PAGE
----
How Online Checking Accounts Work

Online banking allow you to manage your money from any computer with an Internet connection. See more banking pictures.

Nobody likes waiting in line at the bank, and even if you're patient enough to cope with the long line at the teller's window bank hours aren't the most convenient. Online banking allows you control of your money from anywhere with an Internet connection, even your smartphone, but how hard is it to get started, and is your money really safe? We'll take a look at the ins and outs of online checking accounts and find out.

Online banks allow you to manage your money from any computer with an Internet connection and often via your smartphone, offering services like paying bills, transfers, and sometimes even ATM fee reimbursement. You can set up your online checking account either through a brick and mortar bank or an online-only bank. Most traditional banks also offer online banking features tied to a regular checking account, so that you can access your money at a branch, an ATM, or online.


Online checking accounts are gaining popularity as consumers become more comfortable with doing things on the Internet. In fact, an American Bankers Association survey showed that 62 percent of people preferred banking online more than any other method, up from 36 percent the year before [source: American Bankers Association]. Online-only banking is also on the rise [source: Todorova].

Online checking accounts offer ready access to your money. They are easy to set up, though some people do have concerns about dealing with online banking, particularly in the area of security. Others are not comfortable with computers and prefer doing their banking in person, via the ATM or through telephone customer service. Let's take a look at online checking accounts and see how you set one up, what features they offer, and how to securely manage your money in an online environment.


How to Open an Online Checking Account

One major difference with online checking accounts is that many of them will pay interest, while interest-bearing checking accounts are rarer at old-school banks [source: Todorova].The different types of online checking accounts are just as varied as the different types of checking accounts that you can get at a more traditional bank. You can find familiar account types, like free checking or business checking accounts or some more unusual account types.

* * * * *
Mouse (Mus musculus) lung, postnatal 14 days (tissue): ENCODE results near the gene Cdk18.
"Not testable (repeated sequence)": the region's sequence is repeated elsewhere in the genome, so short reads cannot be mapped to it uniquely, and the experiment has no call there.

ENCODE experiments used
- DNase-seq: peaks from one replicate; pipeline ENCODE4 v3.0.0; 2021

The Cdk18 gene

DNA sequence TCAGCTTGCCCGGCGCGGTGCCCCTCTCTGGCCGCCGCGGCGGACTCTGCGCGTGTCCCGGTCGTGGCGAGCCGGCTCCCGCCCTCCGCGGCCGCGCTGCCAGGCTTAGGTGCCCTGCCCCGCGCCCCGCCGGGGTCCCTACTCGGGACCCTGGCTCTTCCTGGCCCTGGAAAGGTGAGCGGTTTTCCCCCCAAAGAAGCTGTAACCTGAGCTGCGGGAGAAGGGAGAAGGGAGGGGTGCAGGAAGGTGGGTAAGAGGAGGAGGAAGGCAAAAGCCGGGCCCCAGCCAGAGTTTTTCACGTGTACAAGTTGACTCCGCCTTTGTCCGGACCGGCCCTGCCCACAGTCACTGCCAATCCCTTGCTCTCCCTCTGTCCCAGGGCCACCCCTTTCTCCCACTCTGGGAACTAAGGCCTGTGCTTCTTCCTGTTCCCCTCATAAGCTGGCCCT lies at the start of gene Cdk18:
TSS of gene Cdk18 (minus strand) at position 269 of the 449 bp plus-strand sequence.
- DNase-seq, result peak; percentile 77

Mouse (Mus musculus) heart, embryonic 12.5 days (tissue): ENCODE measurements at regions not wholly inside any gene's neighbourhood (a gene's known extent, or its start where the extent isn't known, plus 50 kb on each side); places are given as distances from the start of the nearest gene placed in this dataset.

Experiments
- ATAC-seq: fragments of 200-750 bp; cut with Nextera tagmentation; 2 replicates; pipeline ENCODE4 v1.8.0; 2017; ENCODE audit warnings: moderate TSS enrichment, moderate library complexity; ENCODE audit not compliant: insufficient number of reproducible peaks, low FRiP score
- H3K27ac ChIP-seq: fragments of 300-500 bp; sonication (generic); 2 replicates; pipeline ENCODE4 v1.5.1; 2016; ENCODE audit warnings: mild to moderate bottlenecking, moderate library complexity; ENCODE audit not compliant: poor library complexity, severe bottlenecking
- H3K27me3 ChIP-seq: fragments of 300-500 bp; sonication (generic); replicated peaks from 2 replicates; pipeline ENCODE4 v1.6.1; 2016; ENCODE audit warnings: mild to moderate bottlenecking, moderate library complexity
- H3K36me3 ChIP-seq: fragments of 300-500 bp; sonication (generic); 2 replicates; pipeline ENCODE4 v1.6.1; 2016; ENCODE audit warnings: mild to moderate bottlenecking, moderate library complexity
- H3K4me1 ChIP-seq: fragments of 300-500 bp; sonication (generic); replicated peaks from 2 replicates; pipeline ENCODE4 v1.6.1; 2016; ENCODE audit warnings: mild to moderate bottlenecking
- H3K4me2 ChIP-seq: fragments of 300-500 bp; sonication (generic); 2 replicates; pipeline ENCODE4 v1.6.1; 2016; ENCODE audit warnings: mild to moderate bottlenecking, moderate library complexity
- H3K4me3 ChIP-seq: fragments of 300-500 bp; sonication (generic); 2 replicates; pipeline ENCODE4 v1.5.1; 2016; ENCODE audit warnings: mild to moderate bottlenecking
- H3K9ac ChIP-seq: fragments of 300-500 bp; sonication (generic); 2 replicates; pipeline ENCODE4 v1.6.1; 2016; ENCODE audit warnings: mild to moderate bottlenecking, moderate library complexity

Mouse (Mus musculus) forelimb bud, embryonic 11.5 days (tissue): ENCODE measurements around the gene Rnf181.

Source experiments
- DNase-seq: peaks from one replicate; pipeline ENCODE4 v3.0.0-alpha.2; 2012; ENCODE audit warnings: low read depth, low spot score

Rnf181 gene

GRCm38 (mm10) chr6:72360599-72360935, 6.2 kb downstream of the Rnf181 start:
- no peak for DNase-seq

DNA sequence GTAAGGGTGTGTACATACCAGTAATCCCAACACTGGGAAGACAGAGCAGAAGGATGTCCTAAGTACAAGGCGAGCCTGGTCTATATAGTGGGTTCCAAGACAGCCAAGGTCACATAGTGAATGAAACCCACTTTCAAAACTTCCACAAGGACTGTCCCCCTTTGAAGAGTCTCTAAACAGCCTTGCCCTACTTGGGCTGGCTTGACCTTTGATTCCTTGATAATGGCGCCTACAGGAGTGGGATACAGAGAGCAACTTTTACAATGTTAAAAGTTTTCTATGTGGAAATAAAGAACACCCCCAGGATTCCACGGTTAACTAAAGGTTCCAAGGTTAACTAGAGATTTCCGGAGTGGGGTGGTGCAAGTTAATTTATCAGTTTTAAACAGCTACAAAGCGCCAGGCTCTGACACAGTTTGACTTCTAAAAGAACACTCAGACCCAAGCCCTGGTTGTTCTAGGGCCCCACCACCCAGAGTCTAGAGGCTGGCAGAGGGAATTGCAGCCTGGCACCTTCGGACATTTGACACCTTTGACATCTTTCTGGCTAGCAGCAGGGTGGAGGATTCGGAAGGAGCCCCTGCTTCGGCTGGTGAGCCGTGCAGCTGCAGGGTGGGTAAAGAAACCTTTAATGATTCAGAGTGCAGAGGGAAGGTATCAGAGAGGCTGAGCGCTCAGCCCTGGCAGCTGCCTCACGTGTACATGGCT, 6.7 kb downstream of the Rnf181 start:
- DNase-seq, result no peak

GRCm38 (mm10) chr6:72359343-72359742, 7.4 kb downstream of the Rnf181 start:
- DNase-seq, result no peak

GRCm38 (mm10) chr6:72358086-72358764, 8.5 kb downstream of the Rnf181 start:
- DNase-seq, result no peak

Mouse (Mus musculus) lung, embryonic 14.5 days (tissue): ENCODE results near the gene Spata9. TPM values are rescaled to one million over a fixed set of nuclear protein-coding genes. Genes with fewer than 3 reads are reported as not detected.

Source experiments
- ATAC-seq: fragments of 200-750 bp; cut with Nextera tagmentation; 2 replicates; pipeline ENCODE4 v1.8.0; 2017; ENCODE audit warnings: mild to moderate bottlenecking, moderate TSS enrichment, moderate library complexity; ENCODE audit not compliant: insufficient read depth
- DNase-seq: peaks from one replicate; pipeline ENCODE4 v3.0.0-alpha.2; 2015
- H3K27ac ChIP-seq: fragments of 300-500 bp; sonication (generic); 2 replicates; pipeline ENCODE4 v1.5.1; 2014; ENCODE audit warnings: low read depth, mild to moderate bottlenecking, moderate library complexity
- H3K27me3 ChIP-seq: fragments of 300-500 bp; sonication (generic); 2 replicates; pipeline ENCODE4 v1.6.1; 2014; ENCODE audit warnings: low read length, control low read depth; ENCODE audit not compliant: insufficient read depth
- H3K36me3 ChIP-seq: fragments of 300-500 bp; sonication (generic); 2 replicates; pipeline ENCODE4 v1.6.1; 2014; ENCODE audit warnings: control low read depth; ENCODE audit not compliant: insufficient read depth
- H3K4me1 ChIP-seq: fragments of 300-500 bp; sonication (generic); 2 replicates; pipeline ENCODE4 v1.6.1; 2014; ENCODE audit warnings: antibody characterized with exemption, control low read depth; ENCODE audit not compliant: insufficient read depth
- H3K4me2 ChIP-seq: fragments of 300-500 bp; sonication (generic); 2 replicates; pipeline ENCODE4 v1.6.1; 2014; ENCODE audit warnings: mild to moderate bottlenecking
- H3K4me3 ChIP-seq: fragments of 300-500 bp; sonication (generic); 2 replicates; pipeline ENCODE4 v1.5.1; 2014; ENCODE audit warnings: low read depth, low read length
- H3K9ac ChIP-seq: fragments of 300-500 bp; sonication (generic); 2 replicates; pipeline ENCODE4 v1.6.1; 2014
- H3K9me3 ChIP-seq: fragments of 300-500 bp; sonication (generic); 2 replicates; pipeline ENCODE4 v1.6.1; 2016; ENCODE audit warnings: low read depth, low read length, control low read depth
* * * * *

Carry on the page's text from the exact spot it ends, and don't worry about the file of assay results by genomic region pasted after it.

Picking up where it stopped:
One unusual account is for people with credit problems: the "prepaid card account." These accounts are basically a prepaid debit card that you can refill, but it acts like a bank account. For example, you can still set up direct deposit into your prepaid card account and even write checks [source: iBank Up]. Some banks specialize in what's known as "second chance" online checking accounts. Aimed mostly at people with bad credit or who are in the Chex System for writing too many bad checks, these usually have more fees attached but can help customers rebuild credit [source: Zhen]. If you're in better financial shape, you might look at rewards checking accounts. Rewards accounts offer even higher interest rates than other interest-bearing online checking accounts, but you usually have to meet more criteria to qualify, like a certain number of debit card purchases each month [source: Ken].


Different banks have different procedures for opening an online account, but if you're going to be doing your banking online, there are a few things that are pretty standard. Web site. You'll need to provide information like your full name, date of birth, social security number, and a form of identification. Many online applications use your driver's license number instead of the real deal. You'll also need a valid email address, since this is most likely how the bank will communicate with you. If you already have account through a brick and mortar bank, you simply register for online access to your bank account, and provide a username and password.

If your new account is strictly online, you'll need to deposit money to open the account, either through a transfer from your current bank, with a check card, or via a check or money order that you mail to the bank. The amount of that initial deposit varies, depending on the bank you choose and the sort of account you open.

Online checking accounts offer a few features that aren't always available with a typical checking account. We'll talk about what perks to expect from online banking on the next page.


Online Checking Account Features

Online checking accounts have many of the same features as more conventional accounts, but there are a few special features that come only with online checking.

"Online bill pay" is a common feature with online checking accounts. Instead of using a payment system or sending checks to your creditors through the mail, you can transfer the funds electronically through your bank, using funds in your online checking account [source: Nationwide]. The beauty of online bill pay is that you can avoid the cost of stamps and any fees from third-party payment programs that many companies and utilities use to accept your monthly payments. The money will also be delivered to the creditor usually in one or two days, as opposed to the five to seven days when a check is mailed.


Some online accounts offer rewards programs tied to debit cards too. Not to be confused with a rewards checking account, these programs allow you to earn points for purchases and redeem them for goodies [source: Wang].